Breath by Tim Winton
25/05/08, Scotland on Sunday
Who would have thought that a novel about an extreme sport, surfing the wild swells and sets off the south-western coast of Australia, to be really about nothing less than the infirm glory of the human condition and the damage left in the wake of tasting the limits set for our human frame? Tim Winton’s Breath is as much a novel about surfing as The Old Man and the Sea is about fishing and Moby Dick about whale-hunting. Narrated retrospectively by its protagonist, Bruce Pike, when he is in his fifties, it is set in the tiny sawmilling town of Sawyer, and tells the story of the friendship between eleven-year-old Bruce (aka Pikelet) and the slightly older Loonie, a wildly reckless and daring boy. They are both bound together by an almost physical obsession with surfing and when Sando, an older pro with an aura of mystique and coolness about him, takes them under his wing, the obsession comes closer to something more elemental, more dangerous.
Under Sando’s tutelage Pikelet surfs the dangerous bombora, Old Smoky, but it is left to Loonie and Sando to do the lethal Nautilus as Pikelet chickens out. The skittering dynamics within the trio, already unstable, changes irrevocably after this and especially when the fourth actor in the drama, Sando’s wife, Eva, an edgy, unhappy woman, enters the picture. All four are after the extraordinary, a brush with something beyond the boundaries of the human. All four have had their moments with the electricity of that encounter and any other novelist would have left it at that but Winton is nothing if not a great writer so his book is also an exquisitely calibrated account of the different costs paid for momentarily vaulting over and beyond the human.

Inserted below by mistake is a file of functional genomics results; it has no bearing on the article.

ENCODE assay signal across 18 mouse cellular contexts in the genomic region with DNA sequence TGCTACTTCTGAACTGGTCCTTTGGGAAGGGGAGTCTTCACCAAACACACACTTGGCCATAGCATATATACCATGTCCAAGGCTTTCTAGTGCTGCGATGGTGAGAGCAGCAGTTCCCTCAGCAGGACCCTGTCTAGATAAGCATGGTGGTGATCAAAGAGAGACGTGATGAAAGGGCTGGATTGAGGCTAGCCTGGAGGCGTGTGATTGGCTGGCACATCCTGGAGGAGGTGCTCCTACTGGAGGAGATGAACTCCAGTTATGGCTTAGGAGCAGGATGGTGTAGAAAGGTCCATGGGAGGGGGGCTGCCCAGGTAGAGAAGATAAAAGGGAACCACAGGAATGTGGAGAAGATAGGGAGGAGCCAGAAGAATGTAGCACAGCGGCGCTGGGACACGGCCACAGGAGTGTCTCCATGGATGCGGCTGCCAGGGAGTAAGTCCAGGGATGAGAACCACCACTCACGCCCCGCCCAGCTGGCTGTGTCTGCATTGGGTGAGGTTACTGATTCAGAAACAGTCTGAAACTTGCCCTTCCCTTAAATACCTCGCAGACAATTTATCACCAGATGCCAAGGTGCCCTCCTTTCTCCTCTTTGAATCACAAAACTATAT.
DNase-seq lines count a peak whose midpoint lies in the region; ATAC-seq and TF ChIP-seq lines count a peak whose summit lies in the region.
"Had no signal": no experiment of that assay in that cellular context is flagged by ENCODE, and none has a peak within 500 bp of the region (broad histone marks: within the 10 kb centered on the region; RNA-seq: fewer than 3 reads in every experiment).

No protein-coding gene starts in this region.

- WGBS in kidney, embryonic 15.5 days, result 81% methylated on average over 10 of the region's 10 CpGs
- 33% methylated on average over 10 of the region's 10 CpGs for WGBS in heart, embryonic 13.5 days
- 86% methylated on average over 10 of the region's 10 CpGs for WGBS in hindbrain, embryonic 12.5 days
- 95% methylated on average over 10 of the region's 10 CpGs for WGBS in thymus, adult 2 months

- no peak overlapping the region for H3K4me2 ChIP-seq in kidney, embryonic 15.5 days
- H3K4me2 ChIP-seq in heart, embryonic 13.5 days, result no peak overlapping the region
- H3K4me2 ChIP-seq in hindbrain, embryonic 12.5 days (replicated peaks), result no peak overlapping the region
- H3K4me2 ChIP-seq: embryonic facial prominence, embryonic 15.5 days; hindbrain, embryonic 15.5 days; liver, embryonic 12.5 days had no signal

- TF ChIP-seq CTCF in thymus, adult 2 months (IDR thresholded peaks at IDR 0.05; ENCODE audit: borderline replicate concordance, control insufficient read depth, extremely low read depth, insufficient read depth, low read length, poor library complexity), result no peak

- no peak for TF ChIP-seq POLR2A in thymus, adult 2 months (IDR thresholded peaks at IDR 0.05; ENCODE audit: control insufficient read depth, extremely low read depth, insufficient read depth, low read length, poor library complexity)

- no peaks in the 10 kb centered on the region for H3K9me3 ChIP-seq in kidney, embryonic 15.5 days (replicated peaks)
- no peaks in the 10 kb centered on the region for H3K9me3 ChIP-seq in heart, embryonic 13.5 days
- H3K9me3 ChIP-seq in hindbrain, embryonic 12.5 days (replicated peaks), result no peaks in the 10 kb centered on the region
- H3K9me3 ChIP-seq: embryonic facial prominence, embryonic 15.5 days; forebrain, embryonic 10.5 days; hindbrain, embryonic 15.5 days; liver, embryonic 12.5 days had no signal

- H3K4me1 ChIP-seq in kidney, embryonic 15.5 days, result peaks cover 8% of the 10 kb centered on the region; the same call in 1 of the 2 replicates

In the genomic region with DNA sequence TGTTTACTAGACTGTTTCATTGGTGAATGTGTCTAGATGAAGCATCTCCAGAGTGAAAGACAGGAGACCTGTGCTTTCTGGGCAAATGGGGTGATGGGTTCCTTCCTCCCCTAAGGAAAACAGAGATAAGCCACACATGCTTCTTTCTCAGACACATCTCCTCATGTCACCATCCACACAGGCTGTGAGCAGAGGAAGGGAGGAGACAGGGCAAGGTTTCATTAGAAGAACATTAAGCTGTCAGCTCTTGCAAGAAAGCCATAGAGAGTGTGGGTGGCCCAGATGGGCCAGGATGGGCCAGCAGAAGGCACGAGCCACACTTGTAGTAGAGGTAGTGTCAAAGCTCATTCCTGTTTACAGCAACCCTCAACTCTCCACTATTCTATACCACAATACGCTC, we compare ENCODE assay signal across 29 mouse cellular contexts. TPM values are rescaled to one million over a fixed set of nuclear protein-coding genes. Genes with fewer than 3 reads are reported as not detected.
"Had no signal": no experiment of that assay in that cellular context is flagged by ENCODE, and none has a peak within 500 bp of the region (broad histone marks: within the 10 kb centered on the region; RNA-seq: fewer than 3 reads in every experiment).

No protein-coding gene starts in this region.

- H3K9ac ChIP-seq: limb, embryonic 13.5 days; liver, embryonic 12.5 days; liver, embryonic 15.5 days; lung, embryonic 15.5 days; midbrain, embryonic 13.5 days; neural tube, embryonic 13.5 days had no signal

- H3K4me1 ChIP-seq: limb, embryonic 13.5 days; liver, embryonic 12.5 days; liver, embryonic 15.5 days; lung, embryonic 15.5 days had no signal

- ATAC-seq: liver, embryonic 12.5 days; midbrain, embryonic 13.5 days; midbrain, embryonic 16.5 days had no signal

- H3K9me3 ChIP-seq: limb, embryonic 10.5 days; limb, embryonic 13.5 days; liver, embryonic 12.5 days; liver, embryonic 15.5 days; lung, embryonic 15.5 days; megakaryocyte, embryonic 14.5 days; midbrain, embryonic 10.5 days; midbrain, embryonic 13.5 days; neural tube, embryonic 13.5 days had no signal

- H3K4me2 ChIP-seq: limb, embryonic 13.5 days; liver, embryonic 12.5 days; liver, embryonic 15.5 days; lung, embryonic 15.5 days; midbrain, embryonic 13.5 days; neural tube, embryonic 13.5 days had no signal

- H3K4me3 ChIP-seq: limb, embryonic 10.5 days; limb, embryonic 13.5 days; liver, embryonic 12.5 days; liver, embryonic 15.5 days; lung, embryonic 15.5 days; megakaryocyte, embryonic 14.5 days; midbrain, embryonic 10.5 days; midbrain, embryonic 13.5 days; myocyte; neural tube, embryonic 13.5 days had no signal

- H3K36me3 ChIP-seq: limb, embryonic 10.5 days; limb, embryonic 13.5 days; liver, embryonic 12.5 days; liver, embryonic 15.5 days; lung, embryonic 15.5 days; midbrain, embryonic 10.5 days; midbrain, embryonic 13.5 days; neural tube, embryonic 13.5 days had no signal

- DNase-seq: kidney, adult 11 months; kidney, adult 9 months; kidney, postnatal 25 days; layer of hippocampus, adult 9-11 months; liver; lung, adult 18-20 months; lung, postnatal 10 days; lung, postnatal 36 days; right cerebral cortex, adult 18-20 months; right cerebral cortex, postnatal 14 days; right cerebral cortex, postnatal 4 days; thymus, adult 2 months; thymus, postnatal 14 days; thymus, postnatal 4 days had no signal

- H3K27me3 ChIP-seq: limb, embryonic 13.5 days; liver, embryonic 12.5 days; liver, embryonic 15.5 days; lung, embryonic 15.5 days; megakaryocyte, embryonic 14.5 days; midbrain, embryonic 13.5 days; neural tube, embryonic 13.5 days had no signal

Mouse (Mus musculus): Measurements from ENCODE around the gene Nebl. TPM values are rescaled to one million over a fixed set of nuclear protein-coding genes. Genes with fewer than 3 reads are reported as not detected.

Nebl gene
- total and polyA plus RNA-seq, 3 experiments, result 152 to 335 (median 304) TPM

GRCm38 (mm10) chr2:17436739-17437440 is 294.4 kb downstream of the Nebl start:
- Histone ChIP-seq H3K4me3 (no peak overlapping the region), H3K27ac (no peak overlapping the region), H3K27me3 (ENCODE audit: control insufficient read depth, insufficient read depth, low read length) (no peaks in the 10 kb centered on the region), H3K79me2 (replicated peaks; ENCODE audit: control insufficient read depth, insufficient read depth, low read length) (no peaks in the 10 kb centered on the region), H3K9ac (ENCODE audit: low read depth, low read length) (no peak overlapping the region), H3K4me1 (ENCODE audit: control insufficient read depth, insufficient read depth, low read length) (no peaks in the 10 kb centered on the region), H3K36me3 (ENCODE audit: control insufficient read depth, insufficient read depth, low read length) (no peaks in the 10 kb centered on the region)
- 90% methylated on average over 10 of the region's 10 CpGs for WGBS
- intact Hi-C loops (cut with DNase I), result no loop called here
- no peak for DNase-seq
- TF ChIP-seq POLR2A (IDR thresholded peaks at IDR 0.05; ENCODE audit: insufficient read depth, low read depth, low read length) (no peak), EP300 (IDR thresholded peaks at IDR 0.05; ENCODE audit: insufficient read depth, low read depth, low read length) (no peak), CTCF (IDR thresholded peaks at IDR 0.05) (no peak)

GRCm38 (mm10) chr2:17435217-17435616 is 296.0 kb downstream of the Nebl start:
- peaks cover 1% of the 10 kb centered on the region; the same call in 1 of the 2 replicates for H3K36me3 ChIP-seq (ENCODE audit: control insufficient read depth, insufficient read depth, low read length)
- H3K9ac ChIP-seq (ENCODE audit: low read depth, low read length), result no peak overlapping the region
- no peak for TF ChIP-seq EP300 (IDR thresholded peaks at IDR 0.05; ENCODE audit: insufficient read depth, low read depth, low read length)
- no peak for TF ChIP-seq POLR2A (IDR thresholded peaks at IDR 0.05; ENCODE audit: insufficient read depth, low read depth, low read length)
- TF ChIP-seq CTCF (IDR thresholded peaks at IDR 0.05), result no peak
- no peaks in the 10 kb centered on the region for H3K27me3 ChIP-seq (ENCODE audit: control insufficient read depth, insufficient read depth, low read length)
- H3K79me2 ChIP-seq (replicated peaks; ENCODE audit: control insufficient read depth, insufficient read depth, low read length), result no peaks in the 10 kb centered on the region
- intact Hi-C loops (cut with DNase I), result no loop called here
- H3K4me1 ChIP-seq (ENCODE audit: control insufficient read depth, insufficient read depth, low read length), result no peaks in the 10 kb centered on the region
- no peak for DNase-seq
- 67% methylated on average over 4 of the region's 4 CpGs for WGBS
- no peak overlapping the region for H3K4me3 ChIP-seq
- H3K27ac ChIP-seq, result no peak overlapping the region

Barely two hundred pages long, it has the sensibility and reach of an epic in its positioning of man within and against Nature; indeed, it can be seen as Winton’s pared-down, more personal and intimate answer to the other great Australian epic, Patrick White’s The Tree of Man. A lean, chiselled, perfect book, it is like a blade of light. It is a measure of Winton’s absolute mastery of his prose that he can establish an asymmetric erotic hold between two of his characters in just over two pages; that’s all it takes him to get to the seething core of a damaged, murky compulsion. Look carefully and you’ll see that the novel has the parsimonious plenitude of poetry in every line. Contrary to what most commentators have said, Breath is not a novel about the addictive nature of adrenaline but an exploration of whether one can find one’s depth once the entire ocean of experience has been redefined.